Rita, I just love your stories. 🙂 And how savvy you are. I love it that you just lugged that ole’ planter into the house!! Sounds like something I would do. Wait. I have done that. But not for a pepper plant: UNTIL NOW. 😉 This fall I plan to do the same thing, with one of those biquinho plants!! Have you ever brought a tomato plant inside and overwintered it? I’ve done that and plant to do it again this fall. Some years it’s harder to say good-bye to the garden than others!! My prediction: those new shoots will grow up into nice new plants and you’ll be telling me a new chapter of this story in fall of 2017.

  2. kev alviti

    I love rowing peppers but have stuck to mainly chilli peppers this year as I strugged to ripen sweet ones except some mini ones I’ve found. I love cayennes the best but love how th little upright ones look, altogether they are normally pretty hot! I even managed to ripen a few outside this year as well.

    1. dramamamafive Post author

      Peppers do have a very long growing season: do you start your seeds indoors? I do, and with their slower-growing habit, it does give them a headstart.

  3. Tina

    Amy, you are so sweet to remember me asking for this post! Now, of course, I will be looking for these varieties next year at your plant sale! I already know that the Chocolate Beauty would be a favorite around our place and I need to jump on the Shishito bandwagon. 🙂 I love my little biquinho plant. It’s doing well and I just tasted the first pepper off of it a couple days ago, luckily I just cut in half and touched it on my tongue. They do have a surprising bit of heat for something so adorable! I never thought of bringing them inside, that would be an easy one to try it on though. They could pass as a Christmas decoration!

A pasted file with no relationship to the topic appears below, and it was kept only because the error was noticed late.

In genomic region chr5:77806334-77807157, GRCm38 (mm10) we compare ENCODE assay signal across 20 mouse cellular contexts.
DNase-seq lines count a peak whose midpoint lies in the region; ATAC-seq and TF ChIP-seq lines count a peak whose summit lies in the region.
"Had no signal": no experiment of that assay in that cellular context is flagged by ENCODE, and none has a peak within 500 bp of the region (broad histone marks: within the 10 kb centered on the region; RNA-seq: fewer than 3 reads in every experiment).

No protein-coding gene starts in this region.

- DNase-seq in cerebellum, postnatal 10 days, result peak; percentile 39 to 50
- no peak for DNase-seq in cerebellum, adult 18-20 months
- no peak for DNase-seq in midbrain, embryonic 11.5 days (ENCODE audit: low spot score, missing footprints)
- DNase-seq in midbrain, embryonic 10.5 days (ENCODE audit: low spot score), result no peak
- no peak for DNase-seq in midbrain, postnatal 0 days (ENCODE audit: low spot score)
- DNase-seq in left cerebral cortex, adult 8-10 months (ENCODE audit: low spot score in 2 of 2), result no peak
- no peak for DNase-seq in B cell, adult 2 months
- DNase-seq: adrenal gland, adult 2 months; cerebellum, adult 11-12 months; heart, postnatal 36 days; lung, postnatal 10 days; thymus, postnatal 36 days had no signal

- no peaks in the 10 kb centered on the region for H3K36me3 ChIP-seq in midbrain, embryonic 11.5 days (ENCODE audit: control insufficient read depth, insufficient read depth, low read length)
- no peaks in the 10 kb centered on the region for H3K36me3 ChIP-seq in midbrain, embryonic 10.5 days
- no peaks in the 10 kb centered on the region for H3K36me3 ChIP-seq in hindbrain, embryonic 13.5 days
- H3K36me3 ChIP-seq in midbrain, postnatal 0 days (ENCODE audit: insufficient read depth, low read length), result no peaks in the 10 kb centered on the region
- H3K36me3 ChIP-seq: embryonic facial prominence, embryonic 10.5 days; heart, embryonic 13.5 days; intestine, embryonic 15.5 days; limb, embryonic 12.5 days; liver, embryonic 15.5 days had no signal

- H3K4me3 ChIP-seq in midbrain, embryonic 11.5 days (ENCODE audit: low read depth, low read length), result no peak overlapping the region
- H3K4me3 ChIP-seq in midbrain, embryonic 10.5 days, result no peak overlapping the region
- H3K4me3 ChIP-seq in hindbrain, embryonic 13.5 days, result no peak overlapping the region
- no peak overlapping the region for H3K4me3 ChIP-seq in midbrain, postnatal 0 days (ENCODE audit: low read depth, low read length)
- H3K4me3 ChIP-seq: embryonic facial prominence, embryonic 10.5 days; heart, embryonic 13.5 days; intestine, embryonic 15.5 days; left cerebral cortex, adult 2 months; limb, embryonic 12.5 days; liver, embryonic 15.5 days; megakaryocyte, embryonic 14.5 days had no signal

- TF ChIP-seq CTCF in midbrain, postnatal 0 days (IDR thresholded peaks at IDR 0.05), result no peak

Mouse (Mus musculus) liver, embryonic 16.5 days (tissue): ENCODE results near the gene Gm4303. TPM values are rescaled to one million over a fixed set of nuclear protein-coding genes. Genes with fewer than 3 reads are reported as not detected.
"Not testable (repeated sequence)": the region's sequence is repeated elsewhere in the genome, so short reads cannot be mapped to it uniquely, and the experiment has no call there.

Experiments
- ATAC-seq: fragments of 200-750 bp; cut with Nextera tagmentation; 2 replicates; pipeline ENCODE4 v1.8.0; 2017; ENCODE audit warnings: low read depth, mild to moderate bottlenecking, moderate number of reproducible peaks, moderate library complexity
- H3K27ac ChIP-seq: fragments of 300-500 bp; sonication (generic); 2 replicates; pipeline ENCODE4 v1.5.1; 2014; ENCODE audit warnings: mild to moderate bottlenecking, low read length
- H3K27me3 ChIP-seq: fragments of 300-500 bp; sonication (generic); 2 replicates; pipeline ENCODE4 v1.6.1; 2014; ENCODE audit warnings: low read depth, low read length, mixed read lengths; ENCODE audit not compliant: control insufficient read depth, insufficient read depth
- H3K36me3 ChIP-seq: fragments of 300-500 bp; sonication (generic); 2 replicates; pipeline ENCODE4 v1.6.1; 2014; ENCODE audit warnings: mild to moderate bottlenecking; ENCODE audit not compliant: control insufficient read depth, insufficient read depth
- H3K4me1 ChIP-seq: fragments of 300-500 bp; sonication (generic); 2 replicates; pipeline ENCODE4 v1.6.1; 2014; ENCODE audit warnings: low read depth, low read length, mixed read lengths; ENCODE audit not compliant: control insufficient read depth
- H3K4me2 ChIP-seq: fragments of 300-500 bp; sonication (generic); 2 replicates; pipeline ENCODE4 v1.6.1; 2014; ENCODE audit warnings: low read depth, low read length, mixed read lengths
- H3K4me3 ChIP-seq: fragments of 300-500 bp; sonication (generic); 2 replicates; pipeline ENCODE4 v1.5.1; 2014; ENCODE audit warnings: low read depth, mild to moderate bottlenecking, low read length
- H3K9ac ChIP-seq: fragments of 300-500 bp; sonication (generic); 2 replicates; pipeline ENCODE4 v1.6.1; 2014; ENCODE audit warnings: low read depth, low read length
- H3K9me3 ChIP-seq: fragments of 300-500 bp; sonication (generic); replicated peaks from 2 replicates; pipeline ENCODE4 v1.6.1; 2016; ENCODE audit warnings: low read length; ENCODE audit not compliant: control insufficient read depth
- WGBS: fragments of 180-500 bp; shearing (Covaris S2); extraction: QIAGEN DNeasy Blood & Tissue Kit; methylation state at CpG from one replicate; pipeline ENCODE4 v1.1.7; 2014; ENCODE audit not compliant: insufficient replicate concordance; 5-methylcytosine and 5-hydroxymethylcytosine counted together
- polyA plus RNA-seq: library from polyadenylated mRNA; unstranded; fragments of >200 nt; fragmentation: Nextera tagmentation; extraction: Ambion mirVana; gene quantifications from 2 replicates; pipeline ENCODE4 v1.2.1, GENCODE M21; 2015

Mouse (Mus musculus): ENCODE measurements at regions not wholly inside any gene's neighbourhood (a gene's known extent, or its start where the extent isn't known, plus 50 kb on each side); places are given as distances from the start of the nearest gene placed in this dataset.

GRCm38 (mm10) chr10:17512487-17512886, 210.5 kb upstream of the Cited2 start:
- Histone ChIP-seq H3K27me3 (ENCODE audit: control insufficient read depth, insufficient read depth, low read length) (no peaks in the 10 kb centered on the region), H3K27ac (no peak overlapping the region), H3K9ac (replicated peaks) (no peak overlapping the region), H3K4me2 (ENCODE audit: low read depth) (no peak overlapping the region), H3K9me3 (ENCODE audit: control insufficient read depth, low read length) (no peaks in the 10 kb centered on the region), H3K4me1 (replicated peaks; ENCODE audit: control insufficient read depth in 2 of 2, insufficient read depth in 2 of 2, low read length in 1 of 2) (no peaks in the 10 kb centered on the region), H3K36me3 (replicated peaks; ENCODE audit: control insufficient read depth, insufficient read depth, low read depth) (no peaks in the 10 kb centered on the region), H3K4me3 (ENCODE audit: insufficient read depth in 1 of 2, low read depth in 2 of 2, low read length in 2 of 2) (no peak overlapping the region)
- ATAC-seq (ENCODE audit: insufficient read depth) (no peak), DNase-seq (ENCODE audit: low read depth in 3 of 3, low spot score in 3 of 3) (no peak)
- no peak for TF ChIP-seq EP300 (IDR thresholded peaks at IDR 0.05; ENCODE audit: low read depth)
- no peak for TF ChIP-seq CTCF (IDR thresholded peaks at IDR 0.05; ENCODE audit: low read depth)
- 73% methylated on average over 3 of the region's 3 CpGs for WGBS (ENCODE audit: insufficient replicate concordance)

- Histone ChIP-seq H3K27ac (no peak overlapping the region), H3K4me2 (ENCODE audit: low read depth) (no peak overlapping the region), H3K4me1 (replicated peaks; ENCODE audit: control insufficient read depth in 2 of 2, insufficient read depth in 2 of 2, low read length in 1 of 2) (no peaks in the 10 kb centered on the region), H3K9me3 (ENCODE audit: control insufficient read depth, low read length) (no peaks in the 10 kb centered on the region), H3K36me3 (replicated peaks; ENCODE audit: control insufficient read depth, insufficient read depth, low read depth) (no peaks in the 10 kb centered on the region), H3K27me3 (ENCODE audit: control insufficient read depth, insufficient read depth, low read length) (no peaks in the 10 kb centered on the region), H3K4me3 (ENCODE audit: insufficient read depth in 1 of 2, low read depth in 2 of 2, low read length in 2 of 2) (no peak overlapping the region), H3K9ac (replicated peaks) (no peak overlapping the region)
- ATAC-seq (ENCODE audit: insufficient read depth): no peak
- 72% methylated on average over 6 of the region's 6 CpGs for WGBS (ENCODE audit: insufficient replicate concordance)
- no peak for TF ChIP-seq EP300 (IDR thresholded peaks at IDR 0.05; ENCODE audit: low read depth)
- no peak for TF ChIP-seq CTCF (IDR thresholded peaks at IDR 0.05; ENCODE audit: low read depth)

Thanks, Amy!

  4. Greg

    The “Tequila Sunrise ” pepper you have shown looks like a “Purple Beauty”. “Tequila Sunrise ” are known to be orange, carrot shaped, sweet pepper. I really enjoyed the article otherwise. My tomato and pepper addiction started with Cherokee purple tomatoes. 🙂

    1. dramamamafive Post author

      *gasp* Greg! Thank you for catching that! I am not sure how I made that mistake. I couldn’t find the tag for that plant (I think I only have one of them) and there must have been a Tequila Sunrise tag near it. *phew* I changed it. Actually, it was seed I obtained from Baker Creek Heirloom Seeds, called Lilac Bell. Isn’t it pretty? And Cherokee purple tomatoes are outstanding.

  5. Camille Armantrout

    Like you, my husband Bob and I’ll be growing Shishitos until we’re too old to know what we’re doing. The fall into a category I call them “Pan Peppers” along with the Jimmy Nardello, Sigaretta’s. We fry them in peanut oil with a splash of roasted sesame oil and finish them with soy sauce. It is our custom to serve them to company as ‘beer peppers’ or alongside any sandwich meal, and keep the leftovers in the fridge to lay on top of burgers and the like.

    Love your Runza recipe too. I’m cooking up a vegan version for Tuesday.

    1. dramamamafive Post author

      Thank you Camille. I grew a couple of Jimmy Nardello plants this year, and am determined to grow LOTS more next year! I just love them, too. Thanks for your ideas. Yum, yum. I think these small “pan peppers” would be excellent pickled and canned, too, if I could grow enough to save some for that! Glad you like the Runza recipe, too. Thank you. 🙂

  6. Mike

    WOW! loved the post. The varieties of pepper you had mentioned in this post are amazing. I loved italian peppers. However, I haven’t heard about “Lilac Bell Pepper” before. Thanks for sharing such information.